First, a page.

In 2016, there were 547,011 voters; that number is up to 564,794 in 2018.

Republicans are up 6,000 votes, just over 281,000, or 49.8 percent of the district’s voters. There are now 150,237 Democratic voters, an uptick of 4,500, or 26.6 percent of district voters. NPAs, however, moved from 107,797 in 2016 to 128,057 this year.

That gain of more than 20,000 voters represents 3.6 percent of the electorate, and it’s telling that NPA growth is outpacing even the growth of the voter rolls in the district.

Much of the change came from a decrease in registrants to the “Independent Party” and the Independence Party. In 2016, those two parties accounted for nearly 14,500 votes; in 2018, the Independence Party was gone, and the Independent Party had just 2,260 registrants.

Neither the Republicans nor the Democrats had a competitive primary this year. Incumbent U.S. Rep. John Rutherford is the prohibitive favorite against electoral politics newcomer Ges Selmont, the Democratic nominee.

CD 5, meanwhile, is a different story. The district winds through eight counties along Interstate 10, and was designed to be won by a Democrat. The last two years, meanwhile, have made it marginally less friendly for a Dem.

The district now has 442,303 voters, up nearly 2,000 from 2016. Republican registrations have stayed mostly flat in the district: 103,170, just 47 more than in 2016, making up 23.3 percent of voters.

The real changes have been a decrease in Democrats over the last two years, and an expansion of NPA voters.

In 2016, 259,116 Democrats called CD 5 home; that number is down to 255,673 in 2018, but is still a strong 58 percent majority. Conversely, 69,208 was the total number of NPA voters in 2016. In 2018, that number is 80,885.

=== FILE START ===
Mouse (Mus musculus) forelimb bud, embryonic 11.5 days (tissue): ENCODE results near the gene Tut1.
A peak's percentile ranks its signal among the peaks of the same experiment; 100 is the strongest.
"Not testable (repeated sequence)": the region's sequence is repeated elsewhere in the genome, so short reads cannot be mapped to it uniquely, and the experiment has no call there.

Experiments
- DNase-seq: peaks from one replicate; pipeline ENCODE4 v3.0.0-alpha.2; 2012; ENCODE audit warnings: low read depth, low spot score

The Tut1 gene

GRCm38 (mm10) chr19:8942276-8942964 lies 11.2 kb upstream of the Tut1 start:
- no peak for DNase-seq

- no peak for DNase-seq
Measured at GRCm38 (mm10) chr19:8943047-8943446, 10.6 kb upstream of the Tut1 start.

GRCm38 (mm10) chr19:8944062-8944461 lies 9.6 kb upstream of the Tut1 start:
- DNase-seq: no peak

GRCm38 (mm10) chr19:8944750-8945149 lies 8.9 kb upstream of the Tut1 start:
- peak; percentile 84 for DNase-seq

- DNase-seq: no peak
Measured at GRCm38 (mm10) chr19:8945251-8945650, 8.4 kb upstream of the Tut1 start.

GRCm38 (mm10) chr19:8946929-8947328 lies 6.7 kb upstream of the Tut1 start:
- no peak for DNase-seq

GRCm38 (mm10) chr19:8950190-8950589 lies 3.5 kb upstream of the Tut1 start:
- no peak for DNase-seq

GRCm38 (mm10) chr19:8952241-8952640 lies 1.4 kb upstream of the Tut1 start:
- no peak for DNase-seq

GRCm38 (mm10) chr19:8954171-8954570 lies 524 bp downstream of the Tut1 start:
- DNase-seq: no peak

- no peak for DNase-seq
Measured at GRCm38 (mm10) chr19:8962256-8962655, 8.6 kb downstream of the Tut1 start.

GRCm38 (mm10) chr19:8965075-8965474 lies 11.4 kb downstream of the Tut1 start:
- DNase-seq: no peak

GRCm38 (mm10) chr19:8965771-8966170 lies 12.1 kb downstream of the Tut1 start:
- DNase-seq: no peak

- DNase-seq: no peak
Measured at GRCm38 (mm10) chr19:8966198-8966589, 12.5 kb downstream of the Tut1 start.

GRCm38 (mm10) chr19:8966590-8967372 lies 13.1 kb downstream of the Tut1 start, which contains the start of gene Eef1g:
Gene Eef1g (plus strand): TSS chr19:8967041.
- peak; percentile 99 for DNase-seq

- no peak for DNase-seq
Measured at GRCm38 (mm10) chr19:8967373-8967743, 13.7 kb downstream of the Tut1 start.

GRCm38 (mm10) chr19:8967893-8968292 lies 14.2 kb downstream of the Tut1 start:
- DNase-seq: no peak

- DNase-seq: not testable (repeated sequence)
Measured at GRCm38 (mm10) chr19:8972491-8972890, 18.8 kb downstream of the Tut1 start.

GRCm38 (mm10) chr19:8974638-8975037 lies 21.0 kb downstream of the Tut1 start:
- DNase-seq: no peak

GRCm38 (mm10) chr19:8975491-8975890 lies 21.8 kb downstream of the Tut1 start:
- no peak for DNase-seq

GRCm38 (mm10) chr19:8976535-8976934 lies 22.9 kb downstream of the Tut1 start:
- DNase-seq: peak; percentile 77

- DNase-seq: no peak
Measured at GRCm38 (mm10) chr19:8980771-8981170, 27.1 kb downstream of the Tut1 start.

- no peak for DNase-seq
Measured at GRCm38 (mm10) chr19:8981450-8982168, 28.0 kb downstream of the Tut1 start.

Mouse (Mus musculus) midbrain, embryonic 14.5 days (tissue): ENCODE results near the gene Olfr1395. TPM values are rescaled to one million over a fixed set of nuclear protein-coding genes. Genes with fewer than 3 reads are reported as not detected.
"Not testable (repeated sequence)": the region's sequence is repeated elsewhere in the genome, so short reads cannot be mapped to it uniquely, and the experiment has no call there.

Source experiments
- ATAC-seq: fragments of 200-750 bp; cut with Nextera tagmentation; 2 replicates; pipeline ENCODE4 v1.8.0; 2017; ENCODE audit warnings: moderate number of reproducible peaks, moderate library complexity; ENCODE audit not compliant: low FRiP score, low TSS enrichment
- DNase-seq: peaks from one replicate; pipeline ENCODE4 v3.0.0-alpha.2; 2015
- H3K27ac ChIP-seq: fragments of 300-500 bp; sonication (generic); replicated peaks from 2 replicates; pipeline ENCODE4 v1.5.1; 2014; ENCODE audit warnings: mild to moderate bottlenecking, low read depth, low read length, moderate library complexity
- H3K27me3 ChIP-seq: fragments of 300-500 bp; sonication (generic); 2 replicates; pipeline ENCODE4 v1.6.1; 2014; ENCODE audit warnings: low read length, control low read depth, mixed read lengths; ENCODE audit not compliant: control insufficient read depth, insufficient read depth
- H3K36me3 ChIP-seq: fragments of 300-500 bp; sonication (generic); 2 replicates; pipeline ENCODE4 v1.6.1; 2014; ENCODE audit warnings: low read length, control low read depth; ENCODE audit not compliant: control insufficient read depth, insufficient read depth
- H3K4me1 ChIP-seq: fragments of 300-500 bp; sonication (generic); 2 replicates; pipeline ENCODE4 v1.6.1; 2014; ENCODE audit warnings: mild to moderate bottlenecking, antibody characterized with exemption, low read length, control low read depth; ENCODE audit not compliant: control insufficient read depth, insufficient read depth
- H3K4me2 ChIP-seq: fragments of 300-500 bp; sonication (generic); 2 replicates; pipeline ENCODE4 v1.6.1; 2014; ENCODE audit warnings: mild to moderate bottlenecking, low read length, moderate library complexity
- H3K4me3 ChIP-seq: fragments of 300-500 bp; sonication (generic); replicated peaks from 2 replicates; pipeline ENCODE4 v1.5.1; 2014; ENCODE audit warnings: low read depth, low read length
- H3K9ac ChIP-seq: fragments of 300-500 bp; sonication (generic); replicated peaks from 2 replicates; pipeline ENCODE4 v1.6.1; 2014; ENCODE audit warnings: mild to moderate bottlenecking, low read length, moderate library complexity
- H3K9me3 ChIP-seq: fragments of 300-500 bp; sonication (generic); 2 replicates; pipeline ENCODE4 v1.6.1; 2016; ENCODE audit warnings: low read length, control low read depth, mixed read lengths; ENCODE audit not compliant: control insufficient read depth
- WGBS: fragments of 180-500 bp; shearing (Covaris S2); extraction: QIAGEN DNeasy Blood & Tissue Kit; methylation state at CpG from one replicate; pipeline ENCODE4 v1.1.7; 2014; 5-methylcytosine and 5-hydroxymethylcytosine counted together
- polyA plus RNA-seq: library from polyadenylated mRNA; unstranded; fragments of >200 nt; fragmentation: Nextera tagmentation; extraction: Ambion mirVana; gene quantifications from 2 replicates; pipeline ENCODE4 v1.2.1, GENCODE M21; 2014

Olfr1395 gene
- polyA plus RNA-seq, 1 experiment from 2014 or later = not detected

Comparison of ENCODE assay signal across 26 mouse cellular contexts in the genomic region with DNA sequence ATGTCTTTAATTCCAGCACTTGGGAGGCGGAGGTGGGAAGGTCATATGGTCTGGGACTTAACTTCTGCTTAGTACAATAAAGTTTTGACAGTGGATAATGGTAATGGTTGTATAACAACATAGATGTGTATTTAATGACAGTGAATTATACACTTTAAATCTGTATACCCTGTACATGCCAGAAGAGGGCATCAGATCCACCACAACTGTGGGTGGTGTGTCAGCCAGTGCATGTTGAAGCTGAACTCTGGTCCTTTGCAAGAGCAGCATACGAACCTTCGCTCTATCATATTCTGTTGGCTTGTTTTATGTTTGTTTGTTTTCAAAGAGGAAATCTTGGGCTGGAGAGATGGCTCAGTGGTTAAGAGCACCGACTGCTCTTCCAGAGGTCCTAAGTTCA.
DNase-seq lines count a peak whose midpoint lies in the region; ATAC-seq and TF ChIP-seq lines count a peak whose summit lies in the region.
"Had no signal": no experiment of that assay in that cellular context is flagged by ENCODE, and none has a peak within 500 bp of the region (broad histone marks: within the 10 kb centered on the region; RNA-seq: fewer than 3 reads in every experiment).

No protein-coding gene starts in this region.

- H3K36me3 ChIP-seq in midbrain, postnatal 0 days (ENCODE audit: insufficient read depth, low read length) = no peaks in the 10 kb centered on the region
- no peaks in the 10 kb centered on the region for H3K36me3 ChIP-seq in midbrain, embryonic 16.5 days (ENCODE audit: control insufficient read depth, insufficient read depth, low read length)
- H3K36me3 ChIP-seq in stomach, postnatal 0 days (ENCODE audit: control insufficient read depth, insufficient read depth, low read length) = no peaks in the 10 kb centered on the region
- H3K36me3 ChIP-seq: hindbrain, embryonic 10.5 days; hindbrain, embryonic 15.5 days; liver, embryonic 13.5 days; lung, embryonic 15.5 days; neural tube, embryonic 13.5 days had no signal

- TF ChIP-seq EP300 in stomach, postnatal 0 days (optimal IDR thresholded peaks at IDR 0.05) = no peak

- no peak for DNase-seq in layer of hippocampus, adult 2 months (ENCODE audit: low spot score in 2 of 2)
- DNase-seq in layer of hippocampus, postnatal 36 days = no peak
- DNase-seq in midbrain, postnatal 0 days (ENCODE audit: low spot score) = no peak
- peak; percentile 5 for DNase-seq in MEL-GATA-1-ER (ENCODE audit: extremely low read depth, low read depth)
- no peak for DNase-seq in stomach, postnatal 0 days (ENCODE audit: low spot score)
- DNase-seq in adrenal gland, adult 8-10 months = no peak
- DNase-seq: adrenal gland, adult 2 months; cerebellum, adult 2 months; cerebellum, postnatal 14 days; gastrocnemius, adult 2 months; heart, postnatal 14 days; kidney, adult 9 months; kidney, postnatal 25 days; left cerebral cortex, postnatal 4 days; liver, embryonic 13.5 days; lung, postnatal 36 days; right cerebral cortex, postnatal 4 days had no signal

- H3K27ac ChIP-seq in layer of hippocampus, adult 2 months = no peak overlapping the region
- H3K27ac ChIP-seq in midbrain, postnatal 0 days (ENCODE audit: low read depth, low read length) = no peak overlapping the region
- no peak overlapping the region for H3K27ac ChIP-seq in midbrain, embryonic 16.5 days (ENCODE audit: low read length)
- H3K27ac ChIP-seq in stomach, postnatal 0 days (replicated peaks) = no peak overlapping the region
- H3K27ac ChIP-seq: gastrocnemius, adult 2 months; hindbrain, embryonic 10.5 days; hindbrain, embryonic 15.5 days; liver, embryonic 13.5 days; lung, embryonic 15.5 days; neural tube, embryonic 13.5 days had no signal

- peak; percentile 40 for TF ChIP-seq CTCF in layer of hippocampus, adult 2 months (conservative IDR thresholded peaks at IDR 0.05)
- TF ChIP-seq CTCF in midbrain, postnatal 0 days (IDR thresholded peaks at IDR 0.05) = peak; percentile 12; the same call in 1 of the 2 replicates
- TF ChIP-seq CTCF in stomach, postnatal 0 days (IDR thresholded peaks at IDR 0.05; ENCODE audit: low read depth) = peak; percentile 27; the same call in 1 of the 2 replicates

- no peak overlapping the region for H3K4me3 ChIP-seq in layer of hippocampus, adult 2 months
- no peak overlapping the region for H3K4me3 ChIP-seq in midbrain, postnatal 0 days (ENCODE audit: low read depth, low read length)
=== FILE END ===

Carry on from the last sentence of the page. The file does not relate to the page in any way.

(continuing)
Likewise, in CD 5 it was a bad cycle for the Independence and Independent parties, which lost all but 1,052 of their more 6,600 registrants in two years, speaking to a lack of intentionality in those registrations.

The ongoing drama since Tallahassee Democrat Al Lawson took the seat from Corrine Brown has been whether or not Duval Democrats could take back the seat in the primary.

With 141,305 of the district’s 255,673 Democrats, that could have been the case if voters moved in geographic lockstep. However, despite a well-known Jacksonville challenger in former Mayor Alvin Brown, polling suggests that won’t happen, with Lawson leading Alvin Brown 50 percent to 28 percent.

The winner of Brown/Lawson gets Republican Virginia Fuller in the general election.

Fuller, an idiosyncratic candidate who has yet to report any campaign finance activity, memorably attacked the two Democrats at a recent Jacksonville forum.

Fuller noted that both Democrats are getting Republican money. To reassure attendees of her independence, Fuller said she wasn’t getting any money at all.

Al Lawson leads Alvin Brown by 22 points, according to new poll

If the election in Florida’s 5th Congressional District were held today, U.S. Rep. Al Lawson would cruise to victory, according to a St. Pete Polls survey of the race released Monday.

A survey of 445 likely Democratic primary voters shows Lawson with 50 percent of the vote, with opponent Alvin Brown at 28 percent. The balance of voters are undecided. The margin of error is 4.6 percent.

Lawson has strong leads of 15 percent and up among all surveyed demographics with appreciable data: whites and blacks, men and women, and every age cohort.

Among those who already voted, Lawson is up 52-42; among those yet to vote, Lawson’s lead balloons to 49-26.

Despite the negative messaging in this race in recent weeks against Lawson, the incumbent has not seen his favorable ratings damaged. Fifty-four percent of Democrats in the district regard him favorably, giving him a +36 rating (Brown, with 36 percent of Democrats regarding him favorably, is at +16).

The winner of this race will face Republican Virginia Fuller, a first-time candidate without an appreciable campaign infrastructure.